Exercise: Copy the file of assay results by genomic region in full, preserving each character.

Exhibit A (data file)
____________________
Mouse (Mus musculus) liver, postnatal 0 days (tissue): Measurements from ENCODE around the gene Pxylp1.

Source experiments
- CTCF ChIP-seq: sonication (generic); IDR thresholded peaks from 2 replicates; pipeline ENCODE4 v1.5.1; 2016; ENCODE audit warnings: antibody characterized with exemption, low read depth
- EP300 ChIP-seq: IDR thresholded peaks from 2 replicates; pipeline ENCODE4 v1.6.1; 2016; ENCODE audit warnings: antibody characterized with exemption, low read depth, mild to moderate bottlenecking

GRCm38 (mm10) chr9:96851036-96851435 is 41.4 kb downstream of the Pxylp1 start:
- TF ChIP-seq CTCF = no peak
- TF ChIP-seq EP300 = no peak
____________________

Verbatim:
Mouse (Mus musculus) liver, postnatal 0 days (tissue): Measurements from ENCODE around the gene Pxylp1.

Source experiments
- CTCF ChIP-seq: sonication (generic); IDR thresholded peaks from 2 replicates; pipeline ENCODE4 v1.5.1; 2016; ENCODE audit warnings: antibody characterized with exemption, low read depth
- EP300 ChIP-seq: IDR thresholded peaks from 2 replicates; pipeline ENCODE4 v1.6.1; 2016; ENCODE audit warnings: antibody characterized with exemption, low read depth, mild to moderate bottlenecking

GRCm38 (mm10) chr9:96851036-96851435 is 41.4 kb downstream of the Pxylp1 start:
- TF ChIP-seq CTCF = no peak
- TF ChIP-seq EP300 = no peak